Although the severe downdraft in crude-oil receives a great deal of attention from investors and in the media, the 12-month calendar strip price of natural gas for delivery at Louisiana’s Henry Hub has plummeted by more than 40 percent over the 12 months.
Robust US natural-gas production has combined with an unusually warm winter to swell inventories to 27.8 percent above the five-year average and send the price of this commodity from depressed to ultra-depressed levels.
At the end of 2015, the volume of working gas in storage exceeded the level at the end of 2012, another no-show winter that weighed heavily on the thermal fuel’s price.
Although natural-gas production has declined steadily in the Gulf of Mexico and most onshore regions, surging output from the prolific Marcellus Shale and Utica Shale has offset this weakness in other basins.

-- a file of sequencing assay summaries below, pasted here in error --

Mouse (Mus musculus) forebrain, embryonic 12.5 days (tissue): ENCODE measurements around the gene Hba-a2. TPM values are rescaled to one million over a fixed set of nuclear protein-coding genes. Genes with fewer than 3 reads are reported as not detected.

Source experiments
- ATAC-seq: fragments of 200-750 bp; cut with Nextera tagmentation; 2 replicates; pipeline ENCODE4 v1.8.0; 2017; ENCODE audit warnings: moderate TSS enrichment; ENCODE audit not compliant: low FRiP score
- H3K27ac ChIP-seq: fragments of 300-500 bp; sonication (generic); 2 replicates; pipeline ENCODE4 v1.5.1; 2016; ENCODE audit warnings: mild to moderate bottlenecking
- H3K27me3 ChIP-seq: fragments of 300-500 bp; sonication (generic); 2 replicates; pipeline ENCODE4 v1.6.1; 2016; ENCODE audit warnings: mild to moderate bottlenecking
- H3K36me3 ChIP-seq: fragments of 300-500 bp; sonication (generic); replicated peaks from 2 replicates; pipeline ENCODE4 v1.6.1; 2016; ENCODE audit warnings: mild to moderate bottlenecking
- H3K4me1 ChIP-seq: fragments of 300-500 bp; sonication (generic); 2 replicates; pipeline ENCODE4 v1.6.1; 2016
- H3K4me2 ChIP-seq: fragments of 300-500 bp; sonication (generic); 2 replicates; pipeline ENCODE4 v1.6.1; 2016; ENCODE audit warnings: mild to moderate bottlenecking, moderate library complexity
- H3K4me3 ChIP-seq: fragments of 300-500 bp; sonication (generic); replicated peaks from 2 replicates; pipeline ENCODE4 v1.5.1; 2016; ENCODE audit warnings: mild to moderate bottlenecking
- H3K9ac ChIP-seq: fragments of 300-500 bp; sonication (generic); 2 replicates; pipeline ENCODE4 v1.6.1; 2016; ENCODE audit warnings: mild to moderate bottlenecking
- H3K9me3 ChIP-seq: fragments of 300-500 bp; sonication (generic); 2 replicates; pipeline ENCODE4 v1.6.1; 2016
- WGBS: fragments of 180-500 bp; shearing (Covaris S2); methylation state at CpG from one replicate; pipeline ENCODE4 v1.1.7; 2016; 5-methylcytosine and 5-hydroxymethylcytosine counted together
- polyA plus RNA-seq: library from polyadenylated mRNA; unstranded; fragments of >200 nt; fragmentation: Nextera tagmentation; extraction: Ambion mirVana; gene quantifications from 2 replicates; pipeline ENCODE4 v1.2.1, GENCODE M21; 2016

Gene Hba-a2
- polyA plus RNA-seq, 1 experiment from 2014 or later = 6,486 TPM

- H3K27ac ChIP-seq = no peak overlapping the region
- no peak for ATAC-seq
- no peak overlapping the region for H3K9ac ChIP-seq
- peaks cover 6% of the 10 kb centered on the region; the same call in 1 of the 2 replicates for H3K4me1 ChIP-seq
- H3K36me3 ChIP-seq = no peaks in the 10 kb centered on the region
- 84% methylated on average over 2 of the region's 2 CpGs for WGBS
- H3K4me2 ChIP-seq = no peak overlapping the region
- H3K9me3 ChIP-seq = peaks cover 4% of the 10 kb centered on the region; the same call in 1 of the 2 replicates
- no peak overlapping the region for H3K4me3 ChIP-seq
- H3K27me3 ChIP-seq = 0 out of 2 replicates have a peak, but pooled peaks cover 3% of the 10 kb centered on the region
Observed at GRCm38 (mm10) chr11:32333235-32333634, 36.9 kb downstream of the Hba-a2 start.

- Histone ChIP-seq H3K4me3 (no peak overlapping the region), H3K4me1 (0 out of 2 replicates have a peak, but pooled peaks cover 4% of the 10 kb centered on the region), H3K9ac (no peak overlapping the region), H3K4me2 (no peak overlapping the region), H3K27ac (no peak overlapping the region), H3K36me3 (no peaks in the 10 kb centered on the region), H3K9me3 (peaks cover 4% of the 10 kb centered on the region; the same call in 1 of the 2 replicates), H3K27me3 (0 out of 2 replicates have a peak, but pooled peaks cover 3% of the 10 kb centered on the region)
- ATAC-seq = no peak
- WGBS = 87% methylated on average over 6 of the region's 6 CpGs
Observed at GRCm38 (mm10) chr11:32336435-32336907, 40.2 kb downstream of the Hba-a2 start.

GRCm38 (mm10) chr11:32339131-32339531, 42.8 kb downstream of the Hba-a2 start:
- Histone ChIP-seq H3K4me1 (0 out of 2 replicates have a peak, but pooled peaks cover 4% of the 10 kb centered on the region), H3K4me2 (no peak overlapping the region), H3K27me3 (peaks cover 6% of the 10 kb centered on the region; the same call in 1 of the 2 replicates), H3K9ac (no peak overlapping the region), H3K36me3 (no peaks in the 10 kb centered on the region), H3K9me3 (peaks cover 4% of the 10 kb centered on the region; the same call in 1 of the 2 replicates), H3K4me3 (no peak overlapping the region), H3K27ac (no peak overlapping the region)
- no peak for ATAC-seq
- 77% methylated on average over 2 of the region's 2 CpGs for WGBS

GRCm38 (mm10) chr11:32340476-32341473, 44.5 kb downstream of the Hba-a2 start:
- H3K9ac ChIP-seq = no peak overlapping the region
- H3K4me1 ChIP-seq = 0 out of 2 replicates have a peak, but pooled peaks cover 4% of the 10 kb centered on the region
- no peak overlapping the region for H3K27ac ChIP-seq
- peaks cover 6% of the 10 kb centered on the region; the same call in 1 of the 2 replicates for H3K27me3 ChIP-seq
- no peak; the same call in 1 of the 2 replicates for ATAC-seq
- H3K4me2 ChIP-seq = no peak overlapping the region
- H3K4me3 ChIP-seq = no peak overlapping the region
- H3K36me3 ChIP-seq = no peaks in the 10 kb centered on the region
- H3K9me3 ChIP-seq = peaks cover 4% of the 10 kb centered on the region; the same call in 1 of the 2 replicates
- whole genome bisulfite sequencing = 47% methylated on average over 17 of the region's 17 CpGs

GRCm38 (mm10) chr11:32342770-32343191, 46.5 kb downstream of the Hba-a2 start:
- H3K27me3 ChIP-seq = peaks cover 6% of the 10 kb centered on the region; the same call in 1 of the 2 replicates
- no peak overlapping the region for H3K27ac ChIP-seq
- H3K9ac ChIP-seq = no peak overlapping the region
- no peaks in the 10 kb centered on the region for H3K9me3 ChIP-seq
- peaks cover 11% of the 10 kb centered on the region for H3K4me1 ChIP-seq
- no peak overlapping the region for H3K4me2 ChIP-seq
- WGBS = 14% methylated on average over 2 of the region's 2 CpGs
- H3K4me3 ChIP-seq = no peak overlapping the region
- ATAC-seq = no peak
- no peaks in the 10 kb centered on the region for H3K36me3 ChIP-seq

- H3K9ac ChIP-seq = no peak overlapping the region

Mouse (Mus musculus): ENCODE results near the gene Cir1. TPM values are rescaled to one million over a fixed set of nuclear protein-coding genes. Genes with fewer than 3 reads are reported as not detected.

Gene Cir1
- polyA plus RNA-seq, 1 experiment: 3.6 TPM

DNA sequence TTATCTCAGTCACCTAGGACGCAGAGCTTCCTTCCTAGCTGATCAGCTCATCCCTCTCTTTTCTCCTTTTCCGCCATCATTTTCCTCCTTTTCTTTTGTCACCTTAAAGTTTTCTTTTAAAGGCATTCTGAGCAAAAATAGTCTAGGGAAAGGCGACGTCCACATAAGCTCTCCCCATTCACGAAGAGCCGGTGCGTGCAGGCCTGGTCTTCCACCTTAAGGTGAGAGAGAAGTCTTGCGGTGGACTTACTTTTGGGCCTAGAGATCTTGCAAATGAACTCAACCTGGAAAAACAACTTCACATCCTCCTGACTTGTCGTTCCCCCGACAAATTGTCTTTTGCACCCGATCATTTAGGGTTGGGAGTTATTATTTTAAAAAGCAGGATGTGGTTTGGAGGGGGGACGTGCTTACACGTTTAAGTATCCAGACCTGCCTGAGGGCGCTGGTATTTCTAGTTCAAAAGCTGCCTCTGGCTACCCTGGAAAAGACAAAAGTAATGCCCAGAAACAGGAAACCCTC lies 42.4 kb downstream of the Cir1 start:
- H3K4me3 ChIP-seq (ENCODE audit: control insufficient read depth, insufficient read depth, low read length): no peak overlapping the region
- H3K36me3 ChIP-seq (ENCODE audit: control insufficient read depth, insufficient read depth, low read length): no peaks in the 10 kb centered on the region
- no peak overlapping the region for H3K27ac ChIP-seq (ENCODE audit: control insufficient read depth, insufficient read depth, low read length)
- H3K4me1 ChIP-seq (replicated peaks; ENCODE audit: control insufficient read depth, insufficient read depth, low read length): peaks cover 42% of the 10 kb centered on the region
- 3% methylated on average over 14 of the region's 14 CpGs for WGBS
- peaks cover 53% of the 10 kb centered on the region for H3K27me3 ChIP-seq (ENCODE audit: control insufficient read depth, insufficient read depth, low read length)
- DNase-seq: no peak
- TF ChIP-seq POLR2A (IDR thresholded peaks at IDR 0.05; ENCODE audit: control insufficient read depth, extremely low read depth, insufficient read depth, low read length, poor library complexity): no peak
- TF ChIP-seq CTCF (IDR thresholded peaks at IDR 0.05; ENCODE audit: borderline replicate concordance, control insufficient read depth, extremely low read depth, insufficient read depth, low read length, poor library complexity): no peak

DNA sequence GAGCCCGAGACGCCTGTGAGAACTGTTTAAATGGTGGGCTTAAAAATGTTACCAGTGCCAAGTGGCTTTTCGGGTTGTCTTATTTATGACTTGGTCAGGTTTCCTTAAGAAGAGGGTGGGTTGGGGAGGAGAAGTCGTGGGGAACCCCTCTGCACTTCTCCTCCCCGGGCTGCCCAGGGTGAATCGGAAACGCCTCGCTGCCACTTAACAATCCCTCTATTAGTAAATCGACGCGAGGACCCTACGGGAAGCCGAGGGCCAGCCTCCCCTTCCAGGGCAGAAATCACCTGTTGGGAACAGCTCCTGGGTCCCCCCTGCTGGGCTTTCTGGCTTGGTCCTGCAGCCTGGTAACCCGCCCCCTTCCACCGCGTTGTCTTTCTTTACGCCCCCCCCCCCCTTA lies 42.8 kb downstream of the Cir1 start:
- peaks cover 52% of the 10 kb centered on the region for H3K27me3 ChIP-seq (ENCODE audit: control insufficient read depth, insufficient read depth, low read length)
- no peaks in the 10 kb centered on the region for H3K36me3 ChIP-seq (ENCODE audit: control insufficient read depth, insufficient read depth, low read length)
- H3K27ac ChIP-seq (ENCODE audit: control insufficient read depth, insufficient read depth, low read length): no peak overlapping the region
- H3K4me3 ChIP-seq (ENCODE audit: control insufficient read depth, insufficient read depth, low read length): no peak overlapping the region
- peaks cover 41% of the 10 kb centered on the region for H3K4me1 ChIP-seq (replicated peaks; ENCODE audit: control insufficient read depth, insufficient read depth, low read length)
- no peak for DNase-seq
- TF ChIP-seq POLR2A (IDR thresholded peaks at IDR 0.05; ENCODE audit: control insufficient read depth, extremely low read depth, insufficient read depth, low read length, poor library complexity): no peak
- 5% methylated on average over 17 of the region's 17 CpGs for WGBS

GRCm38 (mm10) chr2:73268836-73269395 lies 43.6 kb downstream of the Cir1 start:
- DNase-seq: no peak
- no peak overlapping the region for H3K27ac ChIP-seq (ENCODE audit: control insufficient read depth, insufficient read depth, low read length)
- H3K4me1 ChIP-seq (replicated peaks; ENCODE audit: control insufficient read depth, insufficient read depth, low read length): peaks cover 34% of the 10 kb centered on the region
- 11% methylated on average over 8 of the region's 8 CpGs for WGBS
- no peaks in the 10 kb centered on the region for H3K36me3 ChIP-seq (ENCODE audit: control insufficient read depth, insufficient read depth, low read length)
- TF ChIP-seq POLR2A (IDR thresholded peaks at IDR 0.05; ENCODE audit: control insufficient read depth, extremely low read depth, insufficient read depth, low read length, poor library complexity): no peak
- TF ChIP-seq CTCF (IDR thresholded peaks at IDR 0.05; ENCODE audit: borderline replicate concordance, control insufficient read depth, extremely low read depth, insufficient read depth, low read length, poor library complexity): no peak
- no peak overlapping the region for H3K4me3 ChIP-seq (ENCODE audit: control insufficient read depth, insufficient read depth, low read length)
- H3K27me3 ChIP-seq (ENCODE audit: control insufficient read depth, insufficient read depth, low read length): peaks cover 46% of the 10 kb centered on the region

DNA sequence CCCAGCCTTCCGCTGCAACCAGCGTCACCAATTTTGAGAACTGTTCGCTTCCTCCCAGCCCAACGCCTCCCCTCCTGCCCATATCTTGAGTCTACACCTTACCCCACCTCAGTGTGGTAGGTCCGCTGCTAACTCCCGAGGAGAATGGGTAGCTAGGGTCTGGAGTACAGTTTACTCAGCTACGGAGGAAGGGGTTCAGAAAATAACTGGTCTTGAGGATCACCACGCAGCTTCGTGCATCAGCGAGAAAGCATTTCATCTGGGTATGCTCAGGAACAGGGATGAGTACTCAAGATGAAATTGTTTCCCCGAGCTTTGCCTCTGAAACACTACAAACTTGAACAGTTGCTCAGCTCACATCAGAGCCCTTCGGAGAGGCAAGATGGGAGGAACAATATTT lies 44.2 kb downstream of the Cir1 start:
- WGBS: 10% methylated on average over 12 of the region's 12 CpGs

A period of ultra-depressed natural-gas prices will help to accelerate this process, with cash-strapped producers cutting their investment in out-of-favor basins, such as the Barnett Shale in North Texas, the Fayetteville Shale in Arkansas, the Haynesville Shale in Louisiana and the Piceance Basin in the Rockies. Expect decline rates to pick up in these regions.